Culture & Criticism Since 2003
This beautiful coffee-table style book by the creator of the legendary Woodstock Festival commemorates the 50th birthday of a gathering that has come to symbolize the hope and energy of a generation that set out to change the world. Woodstock tells the story of the endless 1969 concert via Lang’s well-conceived narrative which juxtaposes personal memories with what was happening musically in the country. In addition, Lang shares a trove of ephemera from the event – things like set lists, stage designs and pieces of correspondence – that collectively gives readers a true idea of just what it took to bring one man’s bold and idealistic dream to life. Finally, a compendium of photographs by Henry Diltz, Ralph Ackerman, John Dominis, Bill Eppridge, Dan Garson, Barry Z. Levine, Elliott Landy, Lee Marshall and Baron Wolman show the artists in motion, as snaps of Hendrix, Havens, Baez and The Grateful Dead hurl us 50 years into the past. As so many of us remember, 1969 was a time of war which divided the generations. Nonetheless, Michael Lang and a rag-tag group of artists who assembled on a dairy farm in New York believed they could stop the war with music and create peace. As this book shows, for three days they did.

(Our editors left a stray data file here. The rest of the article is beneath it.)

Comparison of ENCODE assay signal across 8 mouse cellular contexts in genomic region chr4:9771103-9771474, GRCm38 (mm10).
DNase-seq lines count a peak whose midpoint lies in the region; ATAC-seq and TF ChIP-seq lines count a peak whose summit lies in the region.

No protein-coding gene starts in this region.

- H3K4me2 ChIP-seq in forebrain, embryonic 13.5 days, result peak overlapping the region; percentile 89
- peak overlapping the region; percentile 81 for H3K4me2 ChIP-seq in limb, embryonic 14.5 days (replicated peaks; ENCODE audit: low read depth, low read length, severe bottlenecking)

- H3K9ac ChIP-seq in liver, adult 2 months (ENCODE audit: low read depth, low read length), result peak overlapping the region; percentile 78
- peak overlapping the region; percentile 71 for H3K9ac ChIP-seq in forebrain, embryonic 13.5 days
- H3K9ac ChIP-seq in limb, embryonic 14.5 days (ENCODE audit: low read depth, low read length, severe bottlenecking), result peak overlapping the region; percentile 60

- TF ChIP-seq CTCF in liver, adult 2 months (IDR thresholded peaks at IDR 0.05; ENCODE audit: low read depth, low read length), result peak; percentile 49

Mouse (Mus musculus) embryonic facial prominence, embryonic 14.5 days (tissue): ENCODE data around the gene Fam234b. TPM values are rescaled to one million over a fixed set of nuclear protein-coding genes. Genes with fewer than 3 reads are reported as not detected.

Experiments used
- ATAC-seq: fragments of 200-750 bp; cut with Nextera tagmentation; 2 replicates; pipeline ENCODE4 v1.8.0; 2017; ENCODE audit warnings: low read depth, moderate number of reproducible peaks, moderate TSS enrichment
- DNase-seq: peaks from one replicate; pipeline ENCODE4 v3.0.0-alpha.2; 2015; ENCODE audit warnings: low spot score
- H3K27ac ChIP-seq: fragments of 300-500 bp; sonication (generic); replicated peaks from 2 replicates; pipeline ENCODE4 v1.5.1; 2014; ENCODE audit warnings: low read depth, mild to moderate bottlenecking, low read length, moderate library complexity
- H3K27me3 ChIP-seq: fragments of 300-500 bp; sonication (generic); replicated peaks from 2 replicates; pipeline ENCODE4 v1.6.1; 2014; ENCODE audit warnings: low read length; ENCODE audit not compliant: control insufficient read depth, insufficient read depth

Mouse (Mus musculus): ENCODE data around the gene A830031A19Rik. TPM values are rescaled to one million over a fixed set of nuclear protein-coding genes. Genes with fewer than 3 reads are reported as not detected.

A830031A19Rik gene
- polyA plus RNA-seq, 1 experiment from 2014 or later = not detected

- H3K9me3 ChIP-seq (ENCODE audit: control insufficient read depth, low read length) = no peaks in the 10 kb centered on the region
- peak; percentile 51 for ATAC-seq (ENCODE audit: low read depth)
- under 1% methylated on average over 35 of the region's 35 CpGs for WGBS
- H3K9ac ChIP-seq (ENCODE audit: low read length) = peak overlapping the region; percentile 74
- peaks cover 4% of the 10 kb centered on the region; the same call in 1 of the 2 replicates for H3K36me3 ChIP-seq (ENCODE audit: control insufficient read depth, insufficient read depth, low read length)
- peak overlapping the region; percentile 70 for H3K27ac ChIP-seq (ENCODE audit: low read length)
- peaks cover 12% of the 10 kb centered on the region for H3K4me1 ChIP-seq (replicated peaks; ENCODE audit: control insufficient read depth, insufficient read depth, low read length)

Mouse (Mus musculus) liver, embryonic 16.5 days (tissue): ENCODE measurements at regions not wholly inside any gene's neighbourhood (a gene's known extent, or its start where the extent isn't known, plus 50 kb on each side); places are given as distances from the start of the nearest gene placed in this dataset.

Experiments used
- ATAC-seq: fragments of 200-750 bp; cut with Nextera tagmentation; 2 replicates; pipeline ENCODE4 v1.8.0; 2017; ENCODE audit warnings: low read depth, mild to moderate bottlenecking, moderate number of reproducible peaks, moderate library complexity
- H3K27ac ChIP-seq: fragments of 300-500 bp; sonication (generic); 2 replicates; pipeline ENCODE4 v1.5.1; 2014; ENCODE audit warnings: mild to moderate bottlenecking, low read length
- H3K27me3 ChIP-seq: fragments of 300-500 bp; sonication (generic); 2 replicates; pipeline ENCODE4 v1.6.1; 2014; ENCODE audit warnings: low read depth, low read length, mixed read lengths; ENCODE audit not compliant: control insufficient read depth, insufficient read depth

Any good movie serves as a record of the era and culture in which it was created. In turn, this study edited by Travis Langley and Alex Simmons delves into the psychology of the comic book movie Black Panther, dissecting the mental shape of its characters. Compelling on a multiplicity of levels, the authors’ insights leave you not only examining Black Panther, but yourself as well.
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